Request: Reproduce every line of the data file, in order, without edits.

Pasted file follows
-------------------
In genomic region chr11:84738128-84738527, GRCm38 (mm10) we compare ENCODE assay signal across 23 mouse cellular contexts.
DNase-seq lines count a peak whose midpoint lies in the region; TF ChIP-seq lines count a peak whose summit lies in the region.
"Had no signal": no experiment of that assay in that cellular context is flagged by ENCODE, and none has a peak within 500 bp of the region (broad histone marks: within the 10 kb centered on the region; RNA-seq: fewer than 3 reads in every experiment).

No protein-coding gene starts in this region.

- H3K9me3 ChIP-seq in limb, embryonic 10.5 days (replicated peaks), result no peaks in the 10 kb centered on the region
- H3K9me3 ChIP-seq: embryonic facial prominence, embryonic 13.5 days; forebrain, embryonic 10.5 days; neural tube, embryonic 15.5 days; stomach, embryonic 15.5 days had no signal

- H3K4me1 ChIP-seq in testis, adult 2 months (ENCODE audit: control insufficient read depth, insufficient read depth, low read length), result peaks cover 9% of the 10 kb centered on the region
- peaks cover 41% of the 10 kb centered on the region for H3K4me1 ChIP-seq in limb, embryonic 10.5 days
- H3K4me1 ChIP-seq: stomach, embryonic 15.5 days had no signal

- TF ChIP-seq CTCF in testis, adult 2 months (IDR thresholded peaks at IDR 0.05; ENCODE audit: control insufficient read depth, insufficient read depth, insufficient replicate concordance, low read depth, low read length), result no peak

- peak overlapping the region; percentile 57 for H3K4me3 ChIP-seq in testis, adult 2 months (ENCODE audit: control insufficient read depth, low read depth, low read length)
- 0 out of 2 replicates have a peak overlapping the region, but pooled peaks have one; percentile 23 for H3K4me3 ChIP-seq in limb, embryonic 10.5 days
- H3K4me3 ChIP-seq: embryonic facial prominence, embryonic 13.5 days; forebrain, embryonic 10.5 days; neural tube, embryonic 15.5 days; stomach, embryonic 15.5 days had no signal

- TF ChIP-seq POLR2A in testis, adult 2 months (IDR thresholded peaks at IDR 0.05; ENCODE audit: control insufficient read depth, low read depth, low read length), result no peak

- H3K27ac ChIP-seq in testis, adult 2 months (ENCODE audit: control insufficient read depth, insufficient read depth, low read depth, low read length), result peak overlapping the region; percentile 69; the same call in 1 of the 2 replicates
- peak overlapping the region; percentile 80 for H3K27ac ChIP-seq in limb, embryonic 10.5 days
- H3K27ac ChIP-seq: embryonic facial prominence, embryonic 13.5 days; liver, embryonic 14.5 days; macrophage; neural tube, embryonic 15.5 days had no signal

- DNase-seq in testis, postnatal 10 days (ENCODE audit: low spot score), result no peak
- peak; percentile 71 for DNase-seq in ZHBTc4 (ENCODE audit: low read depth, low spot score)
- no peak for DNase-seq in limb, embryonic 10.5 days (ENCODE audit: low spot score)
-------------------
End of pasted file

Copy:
In genomic region chr11:84738128-84738527, GRCm38 (mm10) we compare ENCODE assay signal across 23 mouse cellular contexts.
DNase-seq lines count a peak whose midpoint lies in the region; TF ChIP-seq lines count a peak whose summit lies in the region.
"Had no signal": no experiment of that assay in that cellular context is flagged by ENCODE, and none has a peak within 500 bp of the region (broad histone marks: within the 10 kb centered on the region; RNA-seq: fewer than 3 reads in every experiment).

No protein-coding gene starts in this region.

- H3K9me3 ChIP-seq in limb, embryonic 10.5 days (replicated peaks), result no peaks in the 10 kb centered on the region
- H3K9me3 ChIP-seq: embryonic facial prominence, embryonic 13.5 days; forebrain, embryonic 10.5 days; neural tube, embryonic 15.5 days; stomach, embryonic 15.5 days had no signal

- H3K4me1 ChIP-seq in testis, adult 2 months (ENCODE audit: control insufficient read depth, insufficient read depth, low read length), result peaks cover 9% of the 10 kb centered on the region
- peaks cover 41% of the 10 kb centered on the region for H3K4me1 ChIP-seq in limb, embryonic 10.5 days
- H3K4me1 ChIP-seq: stomach, embryonic 15.5 days had no signal

- TF ChIP-seq CTCF in testis, adult 2 months (IDR thresholded peaks at IDR 0.05; ENCODE audit: control insufficient read depth, insufficient read depth, insufficient replicate concordance, low read depth, low read length), result no peak

- peak overlapping the region; percentile 57 for H3K4me3 ChIP-seq in testis, adult 2 months (ENCODE audit: control insufficient read depth, low read depth, low read length)
- 0 out of 2 replicates have a peak overlapping the region, but pooled peaks have one; percentile 23 for H3K4me3 ChIP-seq in limb, embryonic 10.5 days
- H3K4me3 ChIP-seq: embryonic facial prominence, embryonic 13.5 days; forebrain, embryonic 10.5 days; neural tube, embryonic 15.5 days; stomach, embryonic 15.5 days had no signal

- TF ChIP-seq POLR2A in testis, adult 2 months (IDR thresholded peaks at IDR 0.05; ENCODE audit: control insufficient read depth, low read depth, low read length), result no peak

- H3K27ac ChIP-seq in testis, adult 2 months (ENCODE audit: control insufficient read depth, insufficient read depth, low read depth, low read length), result peak overlapping the region; percentile 69; the same call in 1 of the 2 replicates
- peak overlapping the region; percentile 80 for H3K27ac ChIP-seq in limb, embryonic 10.5 days
- H3K27ac ChIP-seq: embryonic facial prominence, embryonic 13.5 days; liver, embryonic 14.5 days; macrophage; neural tube, embryonic 15.5 days had no signal

- DNase-seq in testis, postnatal 10 days (ENCODE audit: low spot score), result no peak
- peak; percentile 71 for DNase-seq in ZHBTc4 (ENCODE audit: low read depth, low spot score)
- no peak for DNase-seq in limb, embryonic 10.5 days (ENCODE audit: low spot score)